So, the next obvious argument that gets pinned on Dak is that he’s a “dink-and-dunker”. That couldn’t be further from the truth either seeing as the average pass from Dak traveled almost eight yards per throw. That ranked Dak fourth in the league with only Kirk Cousins (8.11), Tom Brady (8.23), and the league MVP Matt Ryan (9.26) ahead of him. This thought that Dak doesn’t go deep is not really accurate or taking into account the whole picture. Plus, when Dak does throw deep, he’s among the best in the league:

Dak Prescott was one of the best deep ball passers in tight windows. A whopping 39.5 percent of Dak Prescott's passes that traveled further than 20 yards in the air went into tight coverage. The rookie's 29.4 percent completion rate was the ninth-best mark on such throws and he never recorded an interception.”

Dak may not go deep as much, but again, he doesn’t have to. Here’s our very own Tom Ryle, who brought forth some great analysis:

“Effectiveness was one aspect of Prescott’s game that cannot be undervalued. One criticism some observers have leveled against him is that he did a lot of “dinking and dunking”, which is proven objectively false by this stat. Yes, he did complete a lot of shorter passes - but they were passes that kept drives alive. Another key stat that FO has developed is called ALEX, or Air Less EXpected on third down, named in “honor” of Alex Smith, who has in the past been notorious for completing passes short of the sticks. Prescott had an ALEX of +1.2 in 2016, which meant he averaged just a bit over a yard more than he needed on third down passes. That is what you need from a quarterback, the ability to put the ball past the mark needed to convert. Remember, this is air yards, and does not count yards after the catch. Unlike some quarterbacks, Prescott did not rely on his receiver to get yards to convert.”

The only true explanation for all the “Dak Doubters” is simply them wanting to see him struggle. But wanting that to happen and having it become fact are two different things. The reasons it won’t happen far outweigh the current reasoning given for why it “shoulda, coulda, woulda”. Take this quote from quarterback’s coach Wade Wilson on the conditioning tests:

“They tested last Monday,” Wilson said Wednesday during the media availability of the first week of OTA practices. “He has improved strength-wise, flexibility-wise, speed-wise, quickness-wise. He is not resting on anything that went on last year.”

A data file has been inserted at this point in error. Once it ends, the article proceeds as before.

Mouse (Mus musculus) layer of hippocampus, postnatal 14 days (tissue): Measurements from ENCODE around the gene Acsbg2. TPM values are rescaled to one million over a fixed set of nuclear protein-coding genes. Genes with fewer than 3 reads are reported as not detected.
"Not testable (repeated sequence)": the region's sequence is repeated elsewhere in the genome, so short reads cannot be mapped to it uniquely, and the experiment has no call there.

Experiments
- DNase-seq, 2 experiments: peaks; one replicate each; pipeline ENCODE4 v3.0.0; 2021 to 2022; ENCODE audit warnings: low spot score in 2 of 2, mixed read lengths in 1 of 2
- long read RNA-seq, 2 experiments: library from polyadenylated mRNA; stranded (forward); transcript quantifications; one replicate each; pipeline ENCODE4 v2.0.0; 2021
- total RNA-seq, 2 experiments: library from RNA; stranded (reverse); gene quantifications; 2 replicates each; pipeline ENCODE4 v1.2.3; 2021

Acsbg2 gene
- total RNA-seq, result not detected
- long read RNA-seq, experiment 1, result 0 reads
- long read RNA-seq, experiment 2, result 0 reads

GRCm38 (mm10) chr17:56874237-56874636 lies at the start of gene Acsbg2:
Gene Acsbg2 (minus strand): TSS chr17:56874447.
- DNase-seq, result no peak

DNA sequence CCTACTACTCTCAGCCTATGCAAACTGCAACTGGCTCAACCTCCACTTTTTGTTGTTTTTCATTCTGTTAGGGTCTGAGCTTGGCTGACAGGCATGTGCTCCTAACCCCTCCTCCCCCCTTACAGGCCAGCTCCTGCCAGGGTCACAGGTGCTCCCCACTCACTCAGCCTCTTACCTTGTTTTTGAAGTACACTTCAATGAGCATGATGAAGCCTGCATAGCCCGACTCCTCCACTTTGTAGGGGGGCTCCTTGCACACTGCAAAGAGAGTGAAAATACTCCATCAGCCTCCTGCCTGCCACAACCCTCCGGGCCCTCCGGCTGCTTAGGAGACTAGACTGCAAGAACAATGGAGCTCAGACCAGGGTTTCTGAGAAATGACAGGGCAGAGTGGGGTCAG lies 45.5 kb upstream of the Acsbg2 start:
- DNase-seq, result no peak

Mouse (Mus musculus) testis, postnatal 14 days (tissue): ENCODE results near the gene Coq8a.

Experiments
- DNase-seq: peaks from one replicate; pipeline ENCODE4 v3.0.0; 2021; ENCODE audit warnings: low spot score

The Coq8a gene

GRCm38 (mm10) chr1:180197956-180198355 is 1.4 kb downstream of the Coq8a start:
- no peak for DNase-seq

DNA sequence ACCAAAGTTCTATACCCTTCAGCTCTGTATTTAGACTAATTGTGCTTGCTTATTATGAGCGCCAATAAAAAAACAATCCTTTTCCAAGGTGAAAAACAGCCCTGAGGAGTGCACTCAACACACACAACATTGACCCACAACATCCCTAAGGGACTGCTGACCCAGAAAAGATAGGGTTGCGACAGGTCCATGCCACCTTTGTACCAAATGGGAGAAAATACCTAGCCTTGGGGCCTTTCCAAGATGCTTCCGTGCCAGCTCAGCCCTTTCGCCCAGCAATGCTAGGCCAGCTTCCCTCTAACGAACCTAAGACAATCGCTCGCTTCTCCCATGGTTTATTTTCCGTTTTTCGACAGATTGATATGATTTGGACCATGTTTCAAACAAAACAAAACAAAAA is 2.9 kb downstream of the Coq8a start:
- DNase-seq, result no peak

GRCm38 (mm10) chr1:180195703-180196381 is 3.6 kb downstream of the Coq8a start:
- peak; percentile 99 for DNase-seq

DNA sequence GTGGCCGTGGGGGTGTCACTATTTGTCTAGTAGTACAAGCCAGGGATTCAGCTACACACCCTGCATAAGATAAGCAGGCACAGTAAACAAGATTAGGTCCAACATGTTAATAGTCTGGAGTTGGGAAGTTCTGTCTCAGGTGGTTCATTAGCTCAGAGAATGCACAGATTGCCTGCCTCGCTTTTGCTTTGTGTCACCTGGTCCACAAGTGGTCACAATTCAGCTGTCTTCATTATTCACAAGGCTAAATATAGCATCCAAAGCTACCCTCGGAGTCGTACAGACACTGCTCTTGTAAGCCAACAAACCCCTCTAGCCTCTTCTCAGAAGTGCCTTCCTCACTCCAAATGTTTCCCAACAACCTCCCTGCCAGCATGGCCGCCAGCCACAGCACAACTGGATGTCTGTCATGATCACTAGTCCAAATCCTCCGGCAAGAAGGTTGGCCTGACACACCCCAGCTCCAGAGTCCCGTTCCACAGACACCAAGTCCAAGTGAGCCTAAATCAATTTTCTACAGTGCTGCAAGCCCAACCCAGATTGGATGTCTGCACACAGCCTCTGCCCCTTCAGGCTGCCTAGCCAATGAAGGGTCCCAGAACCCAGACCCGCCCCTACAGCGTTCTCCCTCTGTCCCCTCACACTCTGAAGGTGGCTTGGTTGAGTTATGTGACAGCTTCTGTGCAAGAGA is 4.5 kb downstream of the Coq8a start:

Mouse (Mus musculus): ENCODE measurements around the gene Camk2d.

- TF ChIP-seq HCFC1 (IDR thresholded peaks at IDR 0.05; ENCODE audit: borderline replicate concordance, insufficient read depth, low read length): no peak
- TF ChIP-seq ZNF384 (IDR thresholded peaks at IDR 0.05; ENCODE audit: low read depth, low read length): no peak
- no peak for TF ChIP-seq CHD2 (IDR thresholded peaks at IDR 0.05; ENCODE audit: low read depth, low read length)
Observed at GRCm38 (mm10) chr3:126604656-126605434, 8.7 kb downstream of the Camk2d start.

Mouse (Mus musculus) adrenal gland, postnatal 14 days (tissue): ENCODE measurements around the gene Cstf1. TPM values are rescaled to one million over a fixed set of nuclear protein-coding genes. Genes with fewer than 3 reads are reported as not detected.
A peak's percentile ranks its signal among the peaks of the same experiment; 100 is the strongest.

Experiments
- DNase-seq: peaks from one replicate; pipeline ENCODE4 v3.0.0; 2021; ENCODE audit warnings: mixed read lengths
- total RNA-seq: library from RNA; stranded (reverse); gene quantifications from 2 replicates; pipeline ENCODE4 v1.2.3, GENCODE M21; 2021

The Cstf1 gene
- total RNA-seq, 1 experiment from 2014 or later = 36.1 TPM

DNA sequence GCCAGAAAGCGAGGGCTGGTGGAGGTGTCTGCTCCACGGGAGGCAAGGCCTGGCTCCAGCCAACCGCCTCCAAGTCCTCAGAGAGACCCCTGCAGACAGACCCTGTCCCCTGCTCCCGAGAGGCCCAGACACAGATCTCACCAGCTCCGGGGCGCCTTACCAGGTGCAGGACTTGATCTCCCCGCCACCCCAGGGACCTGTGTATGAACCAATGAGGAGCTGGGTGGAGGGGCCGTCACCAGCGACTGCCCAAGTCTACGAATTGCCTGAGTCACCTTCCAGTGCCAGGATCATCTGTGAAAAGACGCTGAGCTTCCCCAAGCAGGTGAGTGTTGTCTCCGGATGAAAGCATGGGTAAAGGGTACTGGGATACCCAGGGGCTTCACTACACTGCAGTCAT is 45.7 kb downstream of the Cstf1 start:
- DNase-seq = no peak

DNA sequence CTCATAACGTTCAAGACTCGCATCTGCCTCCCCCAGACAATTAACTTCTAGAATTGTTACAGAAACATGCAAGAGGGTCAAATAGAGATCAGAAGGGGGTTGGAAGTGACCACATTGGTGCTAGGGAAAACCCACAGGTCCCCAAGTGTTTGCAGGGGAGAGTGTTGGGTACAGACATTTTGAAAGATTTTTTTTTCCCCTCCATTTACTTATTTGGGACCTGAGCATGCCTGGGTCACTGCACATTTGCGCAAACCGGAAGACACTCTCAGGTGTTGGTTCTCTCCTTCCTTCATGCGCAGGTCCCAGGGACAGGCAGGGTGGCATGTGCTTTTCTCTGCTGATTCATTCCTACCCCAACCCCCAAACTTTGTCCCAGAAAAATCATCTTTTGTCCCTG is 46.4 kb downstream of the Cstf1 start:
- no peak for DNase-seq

That’s precisely why it is pretty hard to just say Dak is going to struggle in year two without any evidence. Asking Dak to struggle is asking him to be out of character. He’s just not an erratic type of player prone to making many mistakes (4 interceptions, 4 fumbles lost). Guys like RGIII or Sam Bradford struggled in their second years because they got hurt and hit more often. The teams around them weren’t nearly as accomplished and their offensive lines struggled mightily. Go ask David Carr how important the offensive line is.

Dak was among one of the least sacked quarterbacks (25 sacks, 23rd in NFL). Prescott gets rid of the ball with precision and accuracy. He does what any good quarterback would do and gets the ball to the playmakers and lets them do their jobs. So, that’s supposed to be a detriment? Dak is only showing signs of improvement both in his measurables, his intangibles, and his leadership qualities. Dak is only showing signs of improvement both in his measurables, his intangibles, and his leadership qualities.

Will Dak Prescott throw more than four interceptions in 2017? Probably so but I would wager that his touchdown passes will go up too. Prescott is solid as a rock in the most important areas a quarterback is judged by. He’s one of the most unflappable quarterbacks in the game and the calmness he shows as the passer for a team like the Cowboys has earned him praise league-wide. From the shoulders up and between the ears, there are not too many guys you would trust more in the huddle than Dak. If you’re going to judge Dak Prescott, you can only do so by what you’ve seen him do and what he’s done has been nothing but exemplary.